How to Get the Most Out of Your Continuing Education Benefit Program

In today’s competitive environment, businesses in all industries across the U.S., but especially in Tech and Healthcare, are looking for ways to recruit and retain employee talent. It may be a surprise to you that as many as 95 percent of businesses offer financial support for employee education as an employee benefit. Unfortunately, according to the 2015 annual Job Satisfaction and Engagement Report produced by the Society for Human Resources Management (SHRM), only 21 percent of employees surveyed say they are satisfied with career development opportunities at their employer.[1]

This means business need to take a closer look at how Continuing Education Benefit Programs are developed and used. Here are tips for creating a program that benefits both employee and employer.

Align program with your business’s strategic goals – An employee may appreciate the ability to take basket-weaving classes on their employer’s tab, but does that new skill make them a better employee? Unless your business makes baskets, it’s probably not going to provide lasting benefit. An effective career development program identifies the needs of the organization and crafts a policy that incentivizes training in areas that benefit the organization.[2]

Align program with employee goals – A program that is too rigid may discourage or disqualify employee participation and reduce satisfaction in the program. Instead of specifying courses or degrees, allow education benefits to align with the employee’s goals. Supporting an administrative assistant who works to obtain certification in IT technology may seem like a departure. However, if your company has difficulty finding qualified IT talent like so many others, then encouraging that administrative assistant may gain you a loyal, appreciative employee in an even more strategic position.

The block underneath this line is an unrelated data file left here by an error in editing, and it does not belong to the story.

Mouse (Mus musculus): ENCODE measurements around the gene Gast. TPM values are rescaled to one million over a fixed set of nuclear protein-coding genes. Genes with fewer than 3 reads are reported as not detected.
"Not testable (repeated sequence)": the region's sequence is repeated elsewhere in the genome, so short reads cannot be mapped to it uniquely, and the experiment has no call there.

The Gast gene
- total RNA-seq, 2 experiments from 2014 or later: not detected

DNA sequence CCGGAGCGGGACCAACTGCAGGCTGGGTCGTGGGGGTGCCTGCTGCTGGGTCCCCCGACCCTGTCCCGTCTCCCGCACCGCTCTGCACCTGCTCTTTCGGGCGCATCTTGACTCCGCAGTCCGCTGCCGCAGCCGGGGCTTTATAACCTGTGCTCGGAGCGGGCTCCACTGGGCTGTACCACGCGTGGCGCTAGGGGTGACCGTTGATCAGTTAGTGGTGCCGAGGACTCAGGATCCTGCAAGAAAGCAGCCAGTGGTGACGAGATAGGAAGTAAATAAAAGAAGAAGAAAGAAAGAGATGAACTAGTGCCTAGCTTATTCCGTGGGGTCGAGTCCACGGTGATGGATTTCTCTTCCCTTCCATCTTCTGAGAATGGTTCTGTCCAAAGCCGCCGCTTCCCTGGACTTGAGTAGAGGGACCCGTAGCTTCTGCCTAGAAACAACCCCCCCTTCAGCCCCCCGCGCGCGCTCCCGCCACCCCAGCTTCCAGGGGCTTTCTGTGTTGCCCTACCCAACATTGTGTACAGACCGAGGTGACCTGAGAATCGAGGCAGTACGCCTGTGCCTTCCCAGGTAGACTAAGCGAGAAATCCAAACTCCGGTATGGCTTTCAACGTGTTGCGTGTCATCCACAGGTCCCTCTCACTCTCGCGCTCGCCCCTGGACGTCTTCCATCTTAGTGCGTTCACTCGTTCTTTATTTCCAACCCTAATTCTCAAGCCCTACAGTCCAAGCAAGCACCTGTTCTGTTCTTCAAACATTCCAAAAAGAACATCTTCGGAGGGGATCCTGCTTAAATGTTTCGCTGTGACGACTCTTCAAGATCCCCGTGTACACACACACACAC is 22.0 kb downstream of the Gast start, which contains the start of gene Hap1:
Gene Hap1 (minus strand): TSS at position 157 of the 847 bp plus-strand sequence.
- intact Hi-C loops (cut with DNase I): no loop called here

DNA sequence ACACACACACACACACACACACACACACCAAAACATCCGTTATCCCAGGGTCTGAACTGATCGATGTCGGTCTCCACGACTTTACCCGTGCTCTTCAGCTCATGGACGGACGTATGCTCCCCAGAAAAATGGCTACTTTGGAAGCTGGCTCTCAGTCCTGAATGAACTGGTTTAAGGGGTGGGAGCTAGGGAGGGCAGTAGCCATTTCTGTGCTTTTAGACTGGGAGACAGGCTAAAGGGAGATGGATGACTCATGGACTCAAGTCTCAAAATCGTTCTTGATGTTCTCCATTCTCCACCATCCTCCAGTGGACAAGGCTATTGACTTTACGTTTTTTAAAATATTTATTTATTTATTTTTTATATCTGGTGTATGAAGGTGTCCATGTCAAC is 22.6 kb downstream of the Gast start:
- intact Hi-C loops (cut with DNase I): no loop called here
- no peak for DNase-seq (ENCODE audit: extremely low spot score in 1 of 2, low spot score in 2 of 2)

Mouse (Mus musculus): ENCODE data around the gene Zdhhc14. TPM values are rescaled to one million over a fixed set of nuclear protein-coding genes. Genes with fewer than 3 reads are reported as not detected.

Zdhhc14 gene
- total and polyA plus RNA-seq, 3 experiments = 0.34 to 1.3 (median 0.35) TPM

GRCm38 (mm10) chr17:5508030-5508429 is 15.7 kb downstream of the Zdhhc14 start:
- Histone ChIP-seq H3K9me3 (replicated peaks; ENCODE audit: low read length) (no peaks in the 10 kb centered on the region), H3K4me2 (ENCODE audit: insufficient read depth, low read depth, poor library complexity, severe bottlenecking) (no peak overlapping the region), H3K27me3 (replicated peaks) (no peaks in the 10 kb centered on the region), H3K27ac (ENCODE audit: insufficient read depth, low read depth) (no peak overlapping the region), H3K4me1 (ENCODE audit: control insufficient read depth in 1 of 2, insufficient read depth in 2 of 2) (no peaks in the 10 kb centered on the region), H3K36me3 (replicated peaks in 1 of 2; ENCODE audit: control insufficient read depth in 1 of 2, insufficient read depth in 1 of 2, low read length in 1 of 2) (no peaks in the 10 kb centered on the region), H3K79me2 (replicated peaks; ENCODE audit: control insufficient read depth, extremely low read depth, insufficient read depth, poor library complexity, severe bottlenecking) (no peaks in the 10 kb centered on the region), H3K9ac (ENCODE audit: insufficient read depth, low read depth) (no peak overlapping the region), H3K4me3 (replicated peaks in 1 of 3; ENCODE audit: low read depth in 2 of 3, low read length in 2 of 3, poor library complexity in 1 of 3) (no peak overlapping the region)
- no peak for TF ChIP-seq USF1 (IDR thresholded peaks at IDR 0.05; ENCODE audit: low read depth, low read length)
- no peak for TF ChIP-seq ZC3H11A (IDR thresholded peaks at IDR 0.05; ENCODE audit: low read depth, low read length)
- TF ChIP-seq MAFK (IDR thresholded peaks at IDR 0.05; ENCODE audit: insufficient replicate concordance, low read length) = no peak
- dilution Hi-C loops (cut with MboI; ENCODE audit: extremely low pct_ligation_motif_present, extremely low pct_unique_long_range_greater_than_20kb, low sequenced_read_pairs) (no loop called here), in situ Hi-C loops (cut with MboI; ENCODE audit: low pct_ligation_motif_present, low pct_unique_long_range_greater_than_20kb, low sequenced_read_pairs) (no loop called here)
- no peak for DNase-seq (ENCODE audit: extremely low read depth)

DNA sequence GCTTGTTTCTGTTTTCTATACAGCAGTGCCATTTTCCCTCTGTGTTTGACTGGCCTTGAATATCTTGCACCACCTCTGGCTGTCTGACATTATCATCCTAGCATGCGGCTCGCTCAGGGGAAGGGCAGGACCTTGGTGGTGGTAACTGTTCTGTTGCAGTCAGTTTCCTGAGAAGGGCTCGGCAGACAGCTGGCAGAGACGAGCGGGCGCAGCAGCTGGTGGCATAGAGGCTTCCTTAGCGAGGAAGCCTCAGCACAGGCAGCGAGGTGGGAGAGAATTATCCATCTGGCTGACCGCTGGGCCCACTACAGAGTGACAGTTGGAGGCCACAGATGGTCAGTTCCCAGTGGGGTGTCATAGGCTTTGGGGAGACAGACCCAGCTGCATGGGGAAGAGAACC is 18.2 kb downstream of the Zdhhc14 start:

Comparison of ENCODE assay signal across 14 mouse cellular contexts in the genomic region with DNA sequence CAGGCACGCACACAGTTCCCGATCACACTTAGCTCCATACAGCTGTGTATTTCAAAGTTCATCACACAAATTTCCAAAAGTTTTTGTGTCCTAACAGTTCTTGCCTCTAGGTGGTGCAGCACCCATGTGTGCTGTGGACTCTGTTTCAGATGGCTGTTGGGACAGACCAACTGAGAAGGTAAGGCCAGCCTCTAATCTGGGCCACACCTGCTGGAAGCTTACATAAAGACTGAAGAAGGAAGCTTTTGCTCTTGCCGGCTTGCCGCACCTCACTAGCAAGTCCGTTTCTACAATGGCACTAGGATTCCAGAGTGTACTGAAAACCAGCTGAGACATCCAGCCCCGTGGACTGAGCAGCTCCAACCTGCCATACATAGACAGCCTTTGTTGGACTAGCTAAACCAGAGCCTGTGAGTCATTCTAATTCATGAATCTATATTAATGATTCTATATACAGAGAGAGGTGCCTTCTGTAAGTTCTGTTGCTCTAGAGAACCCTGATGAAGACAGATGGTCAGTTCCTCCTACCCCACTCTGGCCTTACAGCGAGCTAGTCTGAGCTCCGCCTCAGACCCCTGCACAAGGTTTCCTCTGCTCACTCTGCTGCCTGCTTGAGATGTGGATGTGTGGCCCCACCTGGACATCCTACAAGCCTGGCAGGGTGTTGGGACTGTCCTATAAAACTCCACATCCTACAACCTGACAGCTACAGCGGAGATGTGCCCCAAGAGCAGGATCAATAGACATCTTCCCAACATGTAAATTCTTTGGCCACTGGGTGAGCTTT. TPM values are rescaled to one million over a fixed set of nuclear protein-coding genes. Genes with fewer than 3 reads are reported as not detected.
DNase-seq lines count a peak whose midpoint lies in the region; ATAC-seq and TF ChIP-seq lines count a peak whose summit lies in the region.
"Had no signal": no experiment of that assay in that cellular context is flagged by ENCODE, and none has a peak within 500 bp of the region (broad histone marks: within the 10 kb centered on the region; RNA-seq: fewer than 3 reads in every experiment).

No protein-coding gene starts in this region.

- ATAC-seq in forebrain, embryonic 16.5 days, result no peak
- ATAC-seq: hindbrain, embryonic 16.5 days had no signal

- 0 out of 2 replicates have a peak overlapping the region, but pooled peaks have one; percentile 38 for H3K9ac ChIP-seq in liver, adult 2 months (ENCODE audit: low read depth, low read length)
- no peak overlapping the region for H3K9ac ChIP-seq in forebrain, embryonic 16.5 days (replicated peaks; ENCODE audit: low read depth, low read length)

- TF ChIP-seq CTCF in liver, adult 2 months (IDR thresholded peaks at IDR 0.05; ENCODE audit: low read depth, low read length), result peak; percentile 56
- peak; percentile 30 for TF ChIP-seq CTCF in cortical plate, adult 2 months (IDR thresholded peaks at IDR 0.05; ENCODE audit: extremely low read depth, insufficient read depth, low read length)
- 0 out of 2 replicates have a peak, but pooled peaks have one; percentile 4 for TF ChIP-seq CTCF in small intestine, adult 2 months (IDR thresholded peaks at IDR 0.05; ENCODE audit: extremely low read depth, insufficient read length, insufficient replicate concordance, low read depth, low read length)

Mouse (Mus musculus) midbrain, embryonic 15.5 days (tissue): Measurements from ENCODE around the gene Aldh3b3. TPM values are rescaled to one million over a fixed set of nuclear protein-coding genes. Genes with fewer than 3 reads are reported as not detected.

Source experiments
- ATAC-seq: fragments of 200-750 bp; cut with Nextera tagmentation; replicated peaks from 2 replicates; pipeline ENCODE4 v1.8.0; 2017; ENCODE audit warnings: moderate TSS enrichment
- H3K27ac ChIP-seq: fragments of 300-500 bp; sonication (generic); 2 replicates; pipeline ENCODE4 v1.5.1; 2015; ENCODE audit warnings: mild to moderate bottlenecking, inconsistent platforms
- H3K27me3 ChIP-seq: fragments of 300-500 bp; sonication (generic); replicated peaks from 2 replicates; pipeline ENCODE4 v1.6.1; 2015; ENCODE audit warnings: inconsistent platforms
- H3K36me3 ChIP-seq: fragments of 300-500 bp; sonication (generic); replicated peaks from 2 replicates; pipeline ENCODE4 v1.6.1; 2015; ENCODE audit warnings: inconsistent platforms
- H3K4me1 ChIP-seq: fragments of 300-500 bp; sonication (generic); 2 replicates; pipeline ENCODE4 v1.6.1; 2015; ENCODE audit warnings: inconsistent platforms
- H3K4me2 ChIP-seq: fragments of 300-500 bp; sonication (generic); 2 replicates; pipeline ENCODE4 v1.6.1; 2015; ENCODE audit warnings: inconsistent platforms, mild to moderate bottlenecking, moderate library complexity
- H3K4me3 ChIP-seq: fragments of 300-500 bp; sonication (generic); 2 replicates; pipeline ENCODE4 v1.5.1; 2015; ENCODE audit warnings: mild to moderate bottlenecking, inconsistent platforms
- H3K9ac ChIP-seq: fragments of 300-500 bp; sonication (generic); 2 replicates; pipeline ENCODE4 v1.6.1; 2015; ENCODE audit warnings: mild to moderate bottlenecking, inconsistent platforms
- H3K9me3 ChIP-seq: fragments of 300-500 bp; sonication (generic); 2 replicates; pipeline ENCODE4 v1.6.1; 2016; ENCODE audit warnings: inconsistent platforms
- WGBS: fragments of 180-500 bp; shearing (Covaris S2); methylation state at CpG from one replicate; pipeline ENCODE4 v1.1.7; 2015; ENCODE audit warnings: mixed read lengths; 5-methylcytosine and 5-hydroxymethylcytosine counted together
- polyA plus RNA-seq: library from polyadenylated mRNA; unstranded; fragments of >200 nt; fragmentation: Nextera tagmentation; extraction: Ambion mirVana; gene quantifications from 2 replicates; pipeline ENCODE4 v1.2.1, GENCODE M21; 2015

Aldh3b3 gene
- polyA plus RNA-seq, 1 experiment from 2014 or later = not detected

Identify the best way to source education – There are several ways to develop career development programs. The majority of training and development dollars are spent on internal training programs. This gives companies a great deal of control over what is taught and what skills are addressed. Another quarter of funding goes to external contractors and only around 13 percent of training and development dollars are spent towards tuition reimbursement programs.[3] A successful continuing education benefit balances the employee’s goals with the company’s goals and includes a process for determining the best way to execute those goals.

Secure employee buy-in – Peter Devries at Destiny Solutions asks his employees to submit a mini-proposal before they are granted funding.[4]  He requests answers to the following when employees submit the proposal:

  • How will the requested training affect your current work?
  • Does this training apply towards a larger goal, such as certification or a degree?
  • How does the specific course or provider meet your training goals?
  • What takeaway learning from this course will you bring back to share with your peers?

Facilitate the Opportunity – A continuing education benefit is useless to an employee if they are never able to use it, or worse, are penalized for using it. A benefits program must anticipate flexibility needed for an employee to attend classes or spend time on educational projects. This may mean offering flexible hours to allow an employee to leave early once a week to attend an evening class, or be away from the office without losing vacation days to attend a conference.

Encouraging the development of skills can make good financial sense, IF the continuing education program is thoughtfully and strategically developed.

[1] http://www.shrm.org/Research/SurveyFindings/Documents/2015-Job-Satisfaction-and-Engagement-Report-Executive-Summary.pdf
[2] http://www.shrm.org/templatestools/howtoguides/pages/howtoincorporatecareerdev.aspx
[3] http://www.destinysolutions.com/wp-content/uploads/2014/07/Corporate-Training-Research-Paper_Destiny-Solutions.pdf
[4] http://www.entrepreneur.com/article/237412

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